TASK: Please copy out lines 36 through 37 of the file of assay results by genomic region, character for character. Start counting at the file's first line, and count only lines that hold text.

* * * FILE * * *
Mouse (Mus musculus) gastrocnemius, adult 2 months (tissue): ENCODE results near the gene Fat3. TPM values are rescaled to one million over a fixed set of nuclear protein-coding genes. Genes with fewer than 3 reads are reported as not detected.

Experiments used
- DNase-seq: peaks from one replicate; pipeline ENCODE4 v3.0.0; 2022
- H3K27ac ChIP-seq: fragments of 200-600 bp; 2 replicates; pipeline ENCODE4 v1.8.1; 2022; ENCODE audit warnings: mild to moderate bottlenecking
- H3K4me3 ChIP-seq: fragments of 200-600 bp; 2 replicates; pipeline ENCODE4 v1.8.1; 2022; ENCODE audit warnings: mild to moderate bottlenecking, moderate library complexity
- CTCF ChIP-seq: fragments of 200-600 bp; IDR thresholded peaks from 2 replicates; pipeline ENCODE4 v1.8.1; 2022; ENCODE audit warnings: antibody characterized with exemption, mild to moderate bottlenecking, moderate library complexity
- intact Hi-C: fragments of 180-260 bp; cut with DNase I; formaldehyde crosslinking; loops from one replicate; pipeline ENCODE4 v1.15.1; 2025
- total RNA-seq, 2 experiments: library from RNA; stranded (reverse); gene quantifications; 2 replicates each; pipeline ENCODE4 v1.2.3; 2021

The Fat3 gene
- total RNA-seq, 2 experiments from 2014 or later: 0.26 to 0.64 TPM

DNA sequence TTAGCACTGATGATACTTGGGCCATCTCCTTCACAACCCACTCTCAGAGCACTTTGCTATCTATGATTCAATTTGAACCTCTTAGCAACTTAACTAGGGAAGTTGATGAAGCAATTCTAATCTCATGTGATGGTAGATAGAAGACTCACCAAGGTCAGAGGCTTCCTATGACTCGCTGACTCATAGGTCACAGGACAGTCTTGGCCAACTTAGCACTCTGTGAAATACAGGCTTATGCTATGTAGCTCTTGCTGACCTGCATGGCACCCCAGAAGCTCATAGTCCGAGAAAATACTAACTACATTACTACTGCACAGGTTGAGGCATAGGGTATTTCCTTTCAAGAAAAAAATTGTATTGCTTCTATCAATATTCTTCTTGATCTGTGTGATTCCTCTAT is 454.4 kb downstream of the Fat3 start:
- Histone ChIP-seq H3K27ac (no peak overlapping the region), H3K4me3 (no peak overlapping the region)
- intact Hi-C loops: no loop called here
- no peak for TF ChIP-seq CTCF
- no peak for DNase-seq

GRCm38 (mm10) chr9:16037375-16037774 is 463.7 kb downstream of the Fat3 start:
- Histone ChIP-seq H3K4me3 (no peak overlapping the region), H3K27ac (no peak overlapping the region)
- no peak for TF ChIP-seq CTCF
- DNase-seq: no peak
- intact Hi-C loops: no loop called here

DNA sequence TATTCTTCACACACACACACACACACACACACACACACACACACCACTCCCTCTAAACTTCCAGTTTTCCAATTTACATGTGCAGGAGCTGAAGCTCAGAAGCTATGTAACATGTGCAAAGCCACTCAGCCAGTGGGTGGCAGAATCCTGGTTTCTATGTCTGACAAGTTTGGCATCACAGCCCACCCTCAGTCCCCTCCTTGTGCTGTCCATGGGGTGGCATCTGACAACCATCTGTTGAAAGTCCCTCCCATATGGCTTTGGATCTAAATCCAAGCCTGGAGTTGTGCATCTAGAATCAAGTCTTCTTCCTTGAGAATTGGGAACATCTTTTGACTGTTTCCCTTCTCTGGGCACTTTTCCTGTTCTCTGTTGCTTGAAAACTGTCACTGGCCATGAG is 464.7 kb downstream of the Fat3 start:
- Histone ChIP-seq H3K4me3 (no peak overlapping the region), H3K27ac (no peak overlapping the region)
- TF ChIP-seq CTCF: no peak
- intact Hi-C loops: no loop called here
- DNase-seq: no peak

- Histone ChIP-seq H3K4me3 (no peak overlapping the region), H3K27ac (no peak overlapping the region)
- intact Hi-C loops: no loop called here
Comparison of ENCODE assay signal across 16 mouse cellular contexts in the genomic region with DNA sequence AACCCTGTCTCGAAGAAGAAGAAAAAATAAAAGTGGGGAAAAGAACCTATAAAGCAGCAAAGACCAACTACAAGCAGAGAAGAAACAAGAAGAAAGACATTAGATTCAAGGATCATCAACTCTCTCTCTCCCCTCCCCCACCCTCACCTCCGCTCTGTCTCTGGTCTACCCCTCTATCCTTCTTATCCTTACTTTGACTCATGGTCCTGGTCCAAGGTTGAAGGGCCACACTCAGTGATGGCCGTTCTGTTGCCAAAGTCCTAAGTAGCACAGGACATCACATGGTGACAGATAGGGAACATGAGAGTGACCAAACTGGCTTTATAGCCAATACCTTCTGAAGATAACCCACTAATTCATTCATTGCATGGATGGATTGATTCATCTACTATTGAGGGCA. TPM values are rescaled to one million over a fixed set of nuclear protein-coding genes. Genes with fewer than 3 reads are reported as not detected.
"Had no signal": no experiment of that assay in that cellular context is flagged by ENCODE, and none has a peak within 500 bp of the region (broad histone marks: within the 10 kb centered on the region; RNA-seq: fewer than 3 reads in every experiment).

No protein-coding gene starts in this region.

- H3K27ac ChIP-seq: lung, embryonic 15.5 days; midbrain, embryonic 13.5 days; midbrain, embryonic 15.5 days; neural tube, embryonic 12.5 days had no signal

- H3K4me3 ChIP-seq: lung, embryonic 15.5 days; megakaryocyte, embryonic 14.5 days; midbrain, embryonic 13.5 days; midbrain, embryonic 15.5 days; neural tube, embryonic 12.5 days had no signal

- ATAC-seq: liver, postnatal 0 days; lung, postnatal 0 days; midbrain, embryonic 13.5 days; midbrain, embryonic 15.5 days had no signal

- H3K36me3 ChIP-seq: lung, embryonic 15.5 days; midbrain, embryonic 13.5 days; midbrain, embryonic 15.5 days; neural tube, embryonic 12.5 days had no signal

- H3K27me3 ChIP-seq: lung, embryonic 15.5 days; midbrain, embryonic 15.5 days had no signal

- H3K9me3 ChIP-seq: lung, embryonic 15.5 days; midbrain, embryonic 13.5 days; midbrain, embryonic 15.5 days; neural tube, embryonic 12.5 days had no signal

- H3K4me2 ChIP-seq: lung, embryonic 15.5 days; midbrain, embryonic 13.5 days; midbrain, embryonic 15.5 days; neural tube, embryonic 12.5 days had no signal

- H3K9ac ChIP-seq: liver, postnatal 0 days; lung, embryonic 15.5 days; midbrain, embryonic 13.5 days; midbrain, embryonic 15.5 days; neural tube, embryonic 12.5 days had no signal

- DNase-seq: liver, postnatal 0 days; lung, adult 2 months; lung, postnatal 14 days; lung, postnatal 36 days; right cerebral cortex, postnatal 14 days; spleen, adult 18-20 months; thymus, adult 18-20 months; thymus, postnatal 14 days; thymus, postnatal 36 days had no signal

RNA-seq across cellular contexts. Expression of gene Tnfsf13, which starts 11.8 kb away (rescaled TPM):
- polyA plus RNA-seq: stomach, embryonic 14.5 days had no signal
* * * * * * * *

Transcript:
- H3K9me3 ChIP-seq: lung, embryonic 15.5 days; midbrain, embryonic 13.5 days; midbrain, embryonic 15.5 days; neural tube, embryonic 12.5 days had no signal

- H3K4me2 ChIP-seq: lung, embryonic 15.5 days; midbrain, embryonic 13.5 days; midbrain, embryonic 15.5 days; neural tube, embryonic 12.5 days had no signal